Ecstasy (E) is a synthetic drug usually sold as small tablets, which come in a variety of colors and sizes. It is also available as a powder and can be snorted or injected. The effects of ecstasy depend on various factors, individually: the amount taken, the users experience with the drug and their expectations (http://www. gethereforfreeinformation. com). The effects of ecstasy can also depend on the quality and purity of the drug, starting about an hour after being taken and lasting up to six hours. Ecstasy may also produce a “hangover” effect. Like marijuana, adolescents use ecstasy because of peer pressure.
Many teens turn to this drug because it is as an escape from a variety of problems that they might be experiencing at home or in school. Others use ecstasy because of the “euphoric” feeling this particular drug produces. Ecstasy is very common at parties called “raves” or at many underground clubs. Many adolescents take this drug just to “feel big” and “show off” in front of their peers. Cocaine is a white crystalline powder usually produced in South America and is extracted from the coca plant. Cocaine users often inhale the powder through the nose where it is quickly absorbed into the bloodstream.
Cocaine can also be heated into a liquid and its fumes inhaled through a pipe in a method called “freebasing”. Freebasing is also a common method of using a form of cocaine called “crack”. Reports of sudden deaths while using crack cocaine are not uncommon because of the high dosages of cocaine that enter the bloodstream while inhaling. Although cocaine is uncommon in middle and high school students due to the cost, teenagers are curious to experiment because of the drug abuse among adult role models such as athletes, entertainers, businessmen and women, and professionals.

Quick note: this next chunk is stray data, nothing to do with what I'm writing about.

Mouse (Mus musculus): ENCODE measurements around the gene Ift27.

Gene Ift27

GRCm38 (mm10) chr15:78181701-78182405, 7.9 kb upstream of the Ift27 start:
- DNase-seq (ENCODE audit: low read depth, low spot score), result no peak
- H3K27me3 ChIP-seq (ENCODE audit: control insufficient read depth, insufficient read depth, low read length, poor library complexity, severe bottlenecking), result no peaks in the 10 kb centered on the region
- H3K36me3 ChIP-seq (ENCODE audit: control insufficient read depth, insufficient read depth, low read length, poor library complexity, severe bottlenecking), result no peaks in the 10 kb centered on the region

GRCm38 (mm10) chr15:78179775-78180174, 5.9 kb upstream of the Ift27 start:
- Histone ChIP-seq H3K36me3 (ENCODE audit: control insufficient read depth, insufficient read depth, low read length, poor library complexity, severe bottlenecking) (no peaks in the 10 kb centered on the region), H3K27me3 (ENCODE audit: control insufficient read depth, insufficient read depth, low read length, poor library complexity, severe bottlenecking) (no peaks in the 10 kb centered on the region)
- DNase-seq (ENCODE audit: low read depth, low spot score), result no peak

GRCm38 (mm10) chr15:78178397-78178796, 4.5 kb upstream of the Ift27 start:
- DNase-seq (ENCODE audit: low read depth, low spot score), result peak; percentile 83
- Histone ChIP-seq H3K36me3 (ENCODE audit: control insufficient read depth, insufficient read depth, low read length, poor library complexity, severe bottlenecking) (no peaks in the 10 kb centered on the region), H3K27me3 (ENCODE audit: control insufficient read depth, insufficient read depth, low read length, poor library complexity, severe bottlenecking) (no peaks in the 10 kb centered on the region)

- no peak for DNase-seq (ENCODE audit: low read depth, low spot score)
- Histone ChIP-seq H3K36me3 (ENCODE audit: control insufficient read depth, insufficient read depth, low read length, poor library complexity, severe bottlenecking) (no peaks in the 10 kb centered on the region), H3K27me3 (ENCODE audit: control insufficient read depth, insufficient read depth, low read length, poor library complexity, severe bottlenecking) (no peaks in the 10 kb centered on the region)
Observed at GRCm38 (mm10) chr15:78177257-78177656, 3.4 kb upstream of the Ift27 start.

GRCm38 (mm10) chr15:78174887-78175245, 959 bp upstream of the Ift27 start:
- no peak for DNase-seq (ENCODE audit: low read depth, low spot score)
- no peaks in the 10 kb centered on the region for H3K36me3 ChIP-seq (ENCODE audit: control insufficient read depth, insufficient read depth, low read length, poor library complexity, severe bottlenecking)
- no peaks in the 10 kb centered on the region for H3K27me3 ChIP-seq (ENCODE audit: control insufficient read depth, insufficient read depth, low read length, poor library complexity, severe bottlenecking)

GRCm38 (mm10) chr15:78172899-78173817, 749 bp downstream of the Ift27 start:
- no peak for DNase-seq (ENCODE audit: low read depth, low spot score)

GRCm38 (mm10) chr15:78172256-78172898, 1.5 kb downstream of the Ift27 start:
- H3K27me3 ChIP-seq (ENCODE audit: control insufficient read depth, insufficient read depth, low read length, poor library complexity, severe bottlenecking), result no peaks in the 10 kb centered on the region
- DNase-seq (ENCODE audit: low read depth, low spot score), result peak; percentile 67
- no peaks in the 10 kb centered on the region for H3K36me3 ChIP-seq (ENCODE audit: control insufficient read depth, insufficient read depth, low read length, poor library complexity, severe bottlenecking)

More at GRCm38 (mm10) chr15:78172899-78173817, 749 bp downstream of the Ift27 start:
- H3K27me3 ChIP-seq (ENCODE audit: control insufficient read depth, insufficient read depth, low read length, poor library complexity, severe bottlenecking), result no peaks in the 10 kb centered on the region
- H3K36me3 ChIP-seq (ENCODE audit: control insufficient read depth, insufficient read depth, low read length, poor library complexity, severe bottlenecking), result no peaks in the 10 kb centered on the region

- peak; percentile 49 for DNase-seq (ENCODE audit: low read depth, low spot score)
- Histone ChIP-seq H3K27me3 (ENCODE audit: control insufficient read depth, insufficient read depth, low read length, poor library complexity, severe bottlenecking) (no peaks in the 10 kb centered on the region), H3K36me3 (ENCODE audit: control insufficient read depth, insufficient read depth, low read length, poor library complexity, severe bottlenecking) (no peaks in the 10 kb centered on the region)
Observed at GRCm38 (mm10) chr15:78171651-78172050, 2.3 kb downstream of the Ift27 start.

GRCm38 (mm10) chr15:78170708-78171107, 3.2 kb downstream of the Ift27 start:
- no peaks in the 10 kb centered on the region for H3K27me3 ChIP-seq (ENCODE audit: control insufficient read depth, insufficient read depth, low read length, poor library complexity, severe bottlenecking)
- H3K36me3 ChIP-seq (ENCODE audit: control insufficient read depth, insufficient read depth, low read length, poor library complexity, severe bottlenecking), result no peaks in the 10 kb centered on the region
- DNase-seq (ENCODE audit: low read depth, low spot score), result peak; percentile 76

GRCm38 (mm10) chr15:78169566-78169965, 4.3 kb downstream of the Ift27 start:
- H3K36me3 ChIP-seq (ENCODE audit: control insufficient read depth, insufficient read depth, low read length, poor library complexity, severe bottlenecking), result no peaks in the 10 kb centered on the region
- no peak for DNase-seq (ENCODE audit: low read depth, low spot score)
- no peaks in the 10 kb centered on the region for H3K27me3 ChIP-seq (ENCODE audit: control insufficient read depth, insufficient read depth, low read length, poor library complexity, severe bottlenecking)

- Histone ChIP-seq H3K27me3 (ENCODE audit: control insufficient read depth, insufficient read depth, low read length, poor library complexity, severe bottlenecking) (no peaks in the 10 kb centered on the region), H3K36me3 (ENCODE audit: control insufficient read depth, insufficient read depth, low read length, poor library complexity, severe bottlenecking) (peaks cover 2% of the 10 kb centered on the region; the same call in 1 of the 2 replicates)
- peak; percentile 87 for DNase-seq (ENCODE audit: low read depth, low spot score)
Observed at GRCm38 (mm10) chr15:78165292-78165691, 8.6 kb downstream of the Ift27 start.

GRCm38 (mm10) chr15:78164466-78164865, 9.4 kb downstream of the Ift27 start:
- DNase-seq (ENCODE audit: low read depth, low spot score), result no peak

However, cocaine is very popular among the ages of 18 through 25 because it is very accessible (www. cocainethfacts. org). Cocaine is a very expensive drug that most teenagers cannot afford; this is why they turn to the cheaper drugs such as marijuana, ecstasy and heroin. The addiction to this drug can become both psychological and physical it can also cause depression when the drug is not available (Sora, 1997, page 91). Cocaine users often complain of eating and sleeping disorders and anxiety.
Despite all the negative side effects people become so dependent of this drug that in most cases, it can cost a person their life (Miller, 2000, page 38). Cocaine users become addicts because they convince themselves that this drug will allow them to perform efficiently in their day to day responsibilities. Most college students feel this drug will allow them to stay awake to complete assignments and/or job responsibilities. Unlike young teens peer pressure is not the main cause of drug addiction in college level students but it is not unheard of.
Lastly, heroin is a drug that comes from the opium poppy. Heroin (also called smack, skag, hammer, H, or horse) is in the class of drugs called depressant, because it slows down the brain and central nervous system (http://www. getithereforfreeinformation. com). Heroin usually comes in powder form and can be injected, smoked or snorted. It is absorbed in the blood and effects the brain within minutes. Unfortunately, despite all the damaging side effects heroin can cause to the body and brain, it is still used by today’s youth and young adults.
Why is heroin so common despite the dangerous side effects? Many say that it is highly promoted in the entertainment business, others say, “heroin is in our cultural bloodstream” (Sora, 1997, page 91). Today’s youth usually start experimenting with heroin because this drug overwhelms them, taking over their thoughts and emotions. It is known to be an escape from the “real world”. Heroin is a highly addictive drug and it is very easy to develop a need and a tolerance for this drug almost immediately after the first or second use.